The tees are all lined up one simulating a high and inside pitch, one over the middle of the plate and one simulating a low and outside pitch. The goal: hit each ball separately without making contact with the other two tees. The lesson: a level swing gives your bat the most time in the strike zone and generates the most power.
This drill is among several that Robin Jennings, a former Major League Baseball player who spent time with the Chicago Cubs in the late-'90s, teaches to Park City youth baseball players at The Turf (located by Jupiter Bowl at Kimball Junction.)
It's all a matter of common sense, Jennings says. Which sounds more likely to produce a hit a swing designed to intercept the ball at a certain point in the strike zone, or a swing that spends as much time in the strike zone as possible, following the trajectory of the baseball?
"I need a swing that's on plane with the baseball," Jennings said. "Sports science tells us that a Major League fastball has a two-and-a-half foot downward trajectory. I certainly don't want to take a downward plane swing on a 95 mile-per-hour fastball going down. Now I want to get my barrel on plane and give myself almost a meter of contact zone."
His challenge as a hitting instructor is to make that level swing as natural as breathing. The comparison he likes to make is to skating in hockey.
Baseball players, he notes, can't be thinking about the mechanics of their swings while staring down a fastball. They need to be determining speed and pitch location.
Thanks to the technology of high-speed cameras used break down swings, a player's swing can be analyzed and practiced in batting cages until it becomes second nature. Now a person needs nothing more than an iPad or a cell phone camera to go in-depth into the mechanics of a swing.
"Technology has surpassed what was available to the experts back in the day," he said. "You have guys like Don Slaught, who was a hitting coach for the [Detroit] Tigers, who revolutionized the way people broke down the mechanics and the technique of hitting a baseball because they have 300-to-600-frames-a-second high-definition cameras now that weren't available to Mike Schmidt and Rob Ellis and all the great hitting instructors of the '70s and '80s. They were still working off eight-frame-a-second photographs."
Now a lot of the guesswork has been taken out of hitting instruction, allowing coaches to focus on teaching what all the great hitters have been doing since the invention of baseball.
"I heard something once that I'll try to paraphrase," Jennings said. "It was like, 'Let's stop trying to see how everybody's so unique and let's see what all the greatest hitters in the game are doing the same.'"
So that's what Jennings does now.
But, as baseball continues to grow in Park City, thanks to recent improvements by the Park City High School squad, the Park City Avalanche teams and The Turf, Jennings is quick to note that winning games isn't what matters most to him.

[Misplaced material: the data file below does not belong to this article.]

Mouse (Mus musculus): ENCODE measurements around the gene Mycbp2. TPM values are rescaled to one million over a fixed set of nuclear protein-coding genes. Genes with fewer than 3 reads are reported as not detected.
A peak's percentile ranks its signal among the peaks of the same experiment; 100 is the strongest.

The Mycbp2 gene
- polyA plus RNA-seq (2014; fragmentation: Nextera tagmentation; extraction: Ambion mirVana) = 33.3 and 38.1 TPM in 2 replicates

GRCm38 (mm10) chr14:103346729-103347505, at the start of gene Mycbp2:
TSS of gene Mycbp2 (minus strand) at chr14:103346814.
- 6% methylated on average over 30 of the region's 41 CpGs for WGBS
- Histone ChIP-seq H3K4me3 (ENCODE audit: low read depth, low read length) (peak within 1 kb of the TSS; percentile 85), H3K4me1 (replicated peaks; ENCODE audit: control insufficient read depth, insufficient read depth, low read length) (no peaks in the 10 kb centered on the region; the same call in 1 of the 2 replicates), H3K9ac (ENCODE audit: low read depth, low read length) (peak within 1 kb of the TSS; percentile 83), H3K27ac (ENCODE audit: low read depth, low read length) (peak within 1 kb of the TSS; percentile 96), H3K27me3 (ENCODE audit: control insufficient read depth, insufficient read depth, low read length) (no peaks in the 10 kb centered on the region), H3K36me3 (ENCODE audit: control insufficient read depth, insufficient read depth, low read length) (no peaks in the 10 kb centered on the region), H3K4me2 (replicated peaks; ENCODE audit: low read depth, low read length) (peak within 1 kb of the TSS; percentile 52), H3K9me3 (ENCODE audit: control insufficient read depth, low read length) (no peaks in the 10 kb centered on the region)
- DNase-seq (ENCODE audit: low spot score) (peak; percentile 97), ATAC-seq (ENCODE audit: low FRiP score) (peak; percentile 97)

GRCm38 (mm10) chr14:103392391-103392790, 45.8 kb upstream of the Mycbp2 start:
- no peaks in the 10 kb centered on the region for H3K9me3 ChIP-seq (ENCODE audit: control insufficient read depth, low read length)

"My goal is not to go 29-2 with a 10-year-old traveling team," he said. "My goal is to teach them work ethic, self-confidence and the ability to worry about the process and to want to make adjustments and get better. "
After all, he notes, baseball is a cruel sport for those who are overly worried about their statistics.
"As you get older, there's a ton of failure in baseball as a hitter," he said. "If I dwelled on every time I failed as a hitter in baseball, I'd be a miserable human being. You'll see kids who'll hit .600 in youth baseball and all of a sudden that becomes some kind of benchmark. It's unrealistic. Baseball is one of the only sports that, as you become a world-class athlete, the success rate goes down.
"In high school, I hit .500. In college, I hit .400. If I could've hit .300 in professional baseball for more years than I did, I would have been an All-Star."
Jennings recently hosted a workout where he put several Park City youth coaches through the same drills he teaches their kids.
The purpose was threefold. One, the coaches expressed a desire to understand the drills Jennings was teaching to their kids. Two, it's important for terminology to be somewhat consistent as players progress through different age levels. And three, it's important to Jennings to make sure coaches aren't teaching out-of-date philosophies.
"You don't want to overanalyze an 8-year-old, but you also want to make sure that you're not making the same mistakes that we all made 20 years ago because we were talking about something that wasn't actually happening," he said.
Shortly after the impromptu clinic, Gregg Ratkovic, the head coach of the Skullcandy Crushers 12U team, was at The Turf working on the three-tee drill. Several hours before his players would arrive at the facility for practice, Ratkovic was making sure he could perform the drill so that he could properly teach it to his players. That kind of dedication, Jennings says, is all it takes to be a great teacher these days.
"You don't have to be a tech wizard or a Major League Baseball player to be a great instructor," he said. "It's simply that you have to want to remain a student of the game and still be willing to learn."